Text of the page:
The second element of the cause analysis is whether discharge reasonably reflects the proven disciplinary interest. Sections 13.01 and 13.02 encourage the use of progressive discipline. Policy 96-02 does not recognize progressive discipline as a mandate, but focuses its absence on severe misconduct, since "Termination, the most extreme form of discipline may accompany willful and blatant breaches of work rules, and State Laws." It is not necessary to find conflict between Article XIII and County policy to conclude that the proven policy violations fall short of warranting discharge. Most of the specific sections of Policy 96-02 focus on willful misconduct, and thus, like the sentence quoted above, highlight the significance of willful conduct to warrant summary discharge. Similarly, the Employee Confidentiality Agreement focuses on the role of law regarding willful breach of confidentiality. County Confidentiality Policy and Policy 96-09 focus broadly on the communication of confidential information. At root, each of these policies demands an exercise of discretion to distinguish conduct amenable to progressive discipline from conduct so intractable that summary discharge is necessary.

Raiten's willingness to gossip in the name of helping friends constitutes poor judgment in using work time to investigate and to speculate on sensitive information bearing on a criminal investigation and its relationship to the department. This falls short of deliberately identifying an informant, or deliberately seeking and passing on confidential information. This is not the first time Raiten has indiscriminately gossiped, as reflected in the June, 2000 written reprimand. This should not obscure that the written warning was roughly four years old at the time of the Charges. Nor should it obscure that whatever her evaluations show regarding difficulty interacting with fellow employees, they also show exemplary conduct. There is no persuasive evidence the department weighed her work record in consideration of her discipline. This reflects the severity of the misconduct the department alleged. However, failure of proof on the alleged misconduct exposes the flaw in not considering her work record.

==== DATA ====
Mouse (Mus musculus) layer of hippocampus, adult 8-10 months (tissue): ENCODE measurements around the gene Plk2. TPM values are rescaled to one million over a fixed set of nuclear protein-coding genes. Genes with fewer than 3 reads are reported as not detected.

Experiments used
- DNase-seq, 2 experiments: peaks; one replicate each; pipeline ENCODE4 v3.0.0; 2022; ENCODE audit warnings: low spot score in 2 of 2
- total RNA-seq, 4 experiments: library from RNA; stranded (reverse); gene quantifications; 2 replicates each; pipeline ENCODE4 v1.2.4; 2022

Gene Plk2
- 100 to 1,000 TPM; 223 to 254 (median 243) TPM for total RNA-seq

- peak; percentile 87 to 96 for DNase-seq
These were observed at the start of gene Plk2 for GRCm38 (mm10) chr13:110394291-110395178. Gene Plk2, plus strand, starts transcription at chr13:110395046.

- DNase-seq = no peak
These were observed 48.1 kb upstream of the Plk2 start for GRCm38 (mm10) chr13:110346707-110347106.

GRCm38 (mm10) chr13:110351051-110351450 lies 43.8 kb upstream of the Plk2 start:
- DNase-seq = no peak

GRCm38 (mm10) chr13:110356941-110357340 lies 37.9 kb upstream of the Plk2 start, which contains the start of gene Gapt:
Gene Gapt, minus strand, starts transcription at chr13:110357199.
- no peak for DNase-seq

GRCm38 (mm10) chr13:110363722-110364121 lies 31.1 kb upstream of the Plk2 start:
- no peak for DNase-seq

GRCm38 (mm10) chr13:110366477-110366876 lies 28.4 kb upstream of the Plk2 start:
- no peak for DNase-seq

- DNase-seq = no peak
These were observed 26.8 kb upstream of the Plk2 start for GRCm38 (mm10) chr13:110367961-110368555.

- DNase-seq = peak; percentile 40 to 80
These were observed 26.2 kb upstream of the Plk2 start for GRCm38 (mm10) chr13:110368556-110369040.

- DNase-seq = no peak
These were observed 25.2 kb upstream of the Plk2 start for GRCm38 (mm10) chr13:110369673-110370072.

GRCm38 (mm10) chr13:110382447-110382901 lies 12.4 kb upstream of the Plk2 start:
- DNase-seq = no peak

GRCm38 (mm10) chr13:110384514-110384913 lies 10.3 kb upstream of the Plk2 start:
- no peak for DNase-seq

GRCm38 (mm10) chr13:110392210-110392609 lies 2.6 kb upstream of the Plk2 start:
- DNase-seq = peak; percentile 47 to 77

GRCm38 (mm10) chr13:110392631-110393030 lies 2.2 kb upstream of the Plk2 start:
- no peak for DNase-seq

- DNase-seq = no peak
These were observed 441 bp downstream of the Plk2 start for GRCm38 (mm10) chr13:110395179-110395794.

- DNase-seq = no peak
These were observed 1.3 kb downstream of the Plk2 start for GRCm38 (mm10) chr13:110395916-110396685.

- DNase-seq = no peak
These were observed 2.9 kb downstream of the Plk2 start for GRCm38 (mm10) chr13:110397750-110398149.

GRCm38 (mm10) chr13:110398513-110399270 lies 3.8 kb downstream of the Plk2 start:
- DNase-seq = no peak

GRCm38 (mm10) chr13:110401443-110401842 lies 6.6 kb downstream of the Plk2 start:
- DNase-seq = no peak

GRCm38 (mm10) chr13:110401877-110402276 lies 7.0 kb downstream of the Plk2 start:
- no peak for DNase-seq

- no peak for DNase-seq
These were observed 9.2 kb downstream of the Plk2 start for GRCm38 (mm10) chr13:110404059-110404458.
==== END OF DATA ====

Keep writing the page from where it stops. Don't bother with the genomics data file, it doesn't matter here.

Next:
In my opinion, the proven misconduct warrants a minor suspension, based on past discipline for spreading rumor. Her professional insensitivity to the mine field she walked into by speculating with Sharon and Rose Morris on Kalinoski's legal jeopardy was profound. That she treated her work time as available for a personal investigation on Sharon Morris' behalf similarly manifests insensitivity to the demands of her position. Her conduct, if not willful misconduct, stands in violation of sections i and s of Policy 96-02; Section B of Policy 96-09; and the County's Confidentiality Policy. The Award reflects this by permitting the County to suspend her for one day. The Award also sets the discharge aside and requires the County to expunge references to it from her personnel file(s), in addition to making her whole for damages suffered as a result of the discharge. The one-day suspension places her at jeopardy of discharge for a recurrence of the misconduct, but leaves that point open to permit the County to consider whether future misconduct warrants progressive discipline or discharge. Presumably, this permits the exercise of sound discretion established by Sections 2.03, 13.01 and 13.02 as implemented through County policy. No further discussion of remedy is appropriate in light of the retention of jurisdiction stated at Item 38 of the Agreement.